Andrea Leadsom did not call for Fallon's sacking says No 10

image copyrightReuters/BBC
image captionReports claim Sir Michael Fallon made "lewd" remarks to Andrea Leadsom when they served on a Commons committee together.

No 10 has insisted Andrea Leadsom did not call for Sir Michael Fallon to be sacked from the cabinet amid reports she complained about his conduct.

The Sun and Daily Mail said the Commons leader complained about the ex-defence secretary making "lewd" remarks to her.

Sir Michael, who quit office on Wednesday saying his general conduct fell short of expected standards, has "categorically denied" the allegations.

Mrs Leadsom has led ministers' response to the Westminster misconduct claims.

In a statement to Parliament on Monday, she said Commons procedures for handling complaints about MPs needed to be overhauled as women working in Parliament had a right to feel safe.

Sir Michael became the first minister to resign since allegations of inappropriate behaviour by MPs from different parties first surfaced ten days ago.

The latest newspaper claims involving the veteran Tory date back to between 2010 and 2012 when he and Mrs Leadsom were members of the Treasury Select Committee.

According to the Sun and the Daily Mail, Mrs Leadsom remarked to Sir Michael - who was not a minister at the time but was deputy chair of the Conservatives - that she had cold hands and he allegedly replied: "I know where you can put them to warm them up".

The newspapers claim Sir Michael was forced to quit as defence secretary after Mrs Leadsom complained to Prime Minister Theresa May about the alleged incident.

A source close to Sir Michael said he "categorically denies" the newspapers' claims. Mrs Leadsom has not commented on them.

But No 10 issued a statement, saying: "The Leader of the House did not, and has not, asked the prime minister to consider the position of Sir Michael Fallon when he was defence secretary."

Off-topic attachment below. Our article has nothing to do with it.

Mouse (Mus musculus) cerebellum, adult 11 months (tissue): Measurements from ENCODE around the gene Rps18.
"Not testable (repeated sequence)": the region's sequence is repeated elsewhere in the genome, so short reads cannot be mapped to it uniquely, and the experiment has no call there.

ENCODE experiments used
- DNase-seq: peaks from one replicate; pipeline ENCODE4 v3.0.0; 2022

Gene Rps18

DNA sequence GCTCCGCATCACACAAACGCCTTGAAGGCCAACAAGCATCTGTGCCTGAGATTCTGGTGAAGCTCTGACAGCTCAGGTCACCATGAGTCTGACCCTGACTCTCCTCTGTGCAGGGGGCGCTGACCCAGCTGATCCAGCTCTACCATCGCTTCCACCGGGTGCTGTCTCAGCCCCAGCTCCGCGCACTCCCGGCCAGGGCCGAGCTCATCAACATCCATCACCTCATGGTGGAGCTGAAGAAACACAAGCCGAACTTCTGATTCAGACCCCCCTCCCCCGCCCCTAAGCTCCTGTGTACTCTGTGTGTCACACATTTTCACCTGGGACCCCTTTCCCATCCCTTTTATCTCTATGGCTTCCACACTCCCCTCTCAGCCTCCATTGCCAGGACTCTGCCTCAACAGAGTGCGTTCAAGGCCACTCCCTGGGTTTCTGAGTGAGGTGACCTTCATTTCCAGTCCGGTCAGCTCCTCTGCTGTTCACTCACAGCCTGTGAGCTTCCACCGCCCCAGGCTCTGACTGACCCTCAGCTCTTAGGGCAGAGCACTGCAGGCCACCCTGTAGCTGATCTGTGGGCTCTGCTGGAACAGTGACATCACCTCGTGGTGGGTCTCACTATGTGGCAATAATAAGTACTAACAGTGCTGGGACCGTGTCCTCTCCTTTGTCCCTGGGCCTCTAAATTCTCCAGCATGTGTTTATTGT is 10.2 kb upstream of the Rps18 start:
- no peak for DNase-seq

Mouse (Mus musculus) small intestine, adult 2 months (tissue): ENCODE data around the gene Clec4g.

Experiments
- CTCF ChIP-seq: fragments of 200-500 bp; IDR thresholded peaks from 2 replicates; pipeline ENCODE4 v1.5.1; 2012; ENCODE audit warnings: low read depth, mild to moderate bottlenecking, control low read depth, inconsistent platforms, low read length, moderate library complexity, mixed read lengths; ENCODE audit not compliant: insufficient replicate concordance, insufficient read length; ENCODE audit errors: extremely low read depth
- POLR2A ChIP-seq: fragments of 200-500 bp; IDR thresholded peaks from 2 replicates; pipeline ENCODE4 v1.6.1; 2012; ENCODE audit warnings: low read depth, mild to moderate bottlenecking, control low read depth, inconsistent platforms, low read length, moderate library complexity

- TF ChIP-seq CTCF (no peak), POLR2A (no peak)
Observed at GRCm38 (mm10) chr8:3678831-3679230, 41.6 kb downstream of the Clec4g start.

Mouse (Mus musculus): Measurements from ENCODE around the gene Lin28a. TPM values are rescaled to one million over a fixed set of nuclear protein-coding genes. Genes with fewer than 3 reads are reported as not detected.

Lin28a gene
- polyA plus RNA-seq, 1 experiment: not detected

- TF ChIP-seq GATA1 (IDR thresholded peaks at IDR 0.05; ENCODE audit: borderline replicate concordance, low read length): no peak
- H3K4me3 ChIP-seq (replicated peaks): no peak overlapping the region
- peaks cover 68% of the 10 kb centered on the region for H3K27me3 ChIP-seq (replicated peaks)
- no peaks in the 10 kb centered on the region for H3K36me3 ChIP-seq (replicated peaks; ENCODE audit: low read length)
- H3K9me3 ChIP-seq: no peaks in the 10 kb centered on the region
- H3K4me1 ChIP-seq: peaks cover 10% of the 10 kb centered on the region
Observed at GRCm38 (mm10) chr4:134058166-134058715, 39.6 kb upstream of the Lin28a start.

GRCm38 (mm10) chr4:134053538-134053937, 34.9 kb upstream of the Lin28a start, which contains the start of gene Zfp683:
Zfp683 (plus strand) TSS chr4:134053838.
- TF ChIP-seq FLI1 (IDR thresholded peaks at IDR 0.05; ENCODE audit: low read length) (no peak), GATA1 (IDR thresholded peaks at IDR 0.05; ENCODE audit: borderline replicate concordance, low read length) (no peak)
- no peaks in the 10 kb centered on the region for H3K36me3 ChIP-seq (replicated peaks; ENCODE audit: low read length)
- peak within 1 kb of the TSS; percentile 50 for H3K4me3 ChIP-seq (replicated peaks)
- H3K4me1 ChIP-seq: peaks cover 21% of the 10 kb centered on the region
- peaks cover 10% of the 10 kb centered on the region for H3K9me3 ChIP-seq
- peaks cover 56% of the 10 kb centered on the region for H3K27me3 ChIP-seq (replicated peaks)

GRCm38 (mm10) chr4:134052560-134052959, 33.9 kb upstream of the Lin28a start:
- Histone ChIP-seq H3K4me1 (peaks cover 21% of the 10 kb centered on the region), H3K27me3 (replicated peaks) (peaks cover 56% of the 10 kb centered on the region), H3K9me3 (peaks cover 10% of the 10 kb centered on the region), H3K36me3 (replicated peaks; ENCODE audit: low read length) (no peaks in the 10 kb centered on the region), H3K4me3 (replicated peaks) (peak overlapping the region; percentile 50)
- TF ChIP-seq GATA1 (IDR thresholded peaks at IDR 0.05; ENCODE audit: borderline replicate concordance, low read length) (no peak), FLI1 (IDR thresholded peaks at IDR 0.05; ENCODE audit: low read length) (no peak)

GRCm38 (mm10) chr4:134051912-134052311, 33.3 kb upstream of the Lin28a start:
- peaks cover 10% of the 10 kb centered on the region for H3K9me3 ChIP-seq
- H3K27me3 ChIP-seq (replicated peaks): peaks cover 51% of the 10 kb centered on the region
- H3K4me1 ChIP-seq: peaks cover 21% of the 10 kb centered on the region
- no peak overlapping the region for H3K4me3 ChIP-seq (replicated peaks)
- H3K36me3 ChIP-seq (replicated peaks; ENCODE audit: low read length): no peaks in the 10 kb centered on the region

image copyrightPA
image captionThe prime minister sat beside Andrea Leadsom as she gave her speech to Parliament

Sir Michael confirmed on Tuesday that he was once rebuked by a journalist, Julia Hartley-Brewer, for putting his hand on her knee during a dinner in 2002, and he apologised at the time.

A day later, he resigned as defence secretary, telling the BBC: "The culture has changed over the years, what might have been acceptable 15, 10 years ago is clearly not acceptable now.

"Parliament now has to look at itself and the prime minister has made very clear that conduct needs to be improved and we need to protect the staff of Westminster against any particular allegations of harassment."

He was replaced on Thursday by Chief Whip Gavin Williamson.

Ms Hartley-Brewer said that if he had gone because of her knee, it would be "the most absurd reason for anyone to have lost their job in the history of the universe".

media captionSir Michael Fallon: "Not right for me to go on as defence secretary".

Labour is also facing new claims of sexual harassment and has suspended an MP whilst it carries out an investigation.

Kelvin Hopkins, who has represented Luton North for 20 years, has been accused of sexually harassing a party activist.

A spokesman said Labour "takes all such complaints extremely seriously and has robust procedures in place".

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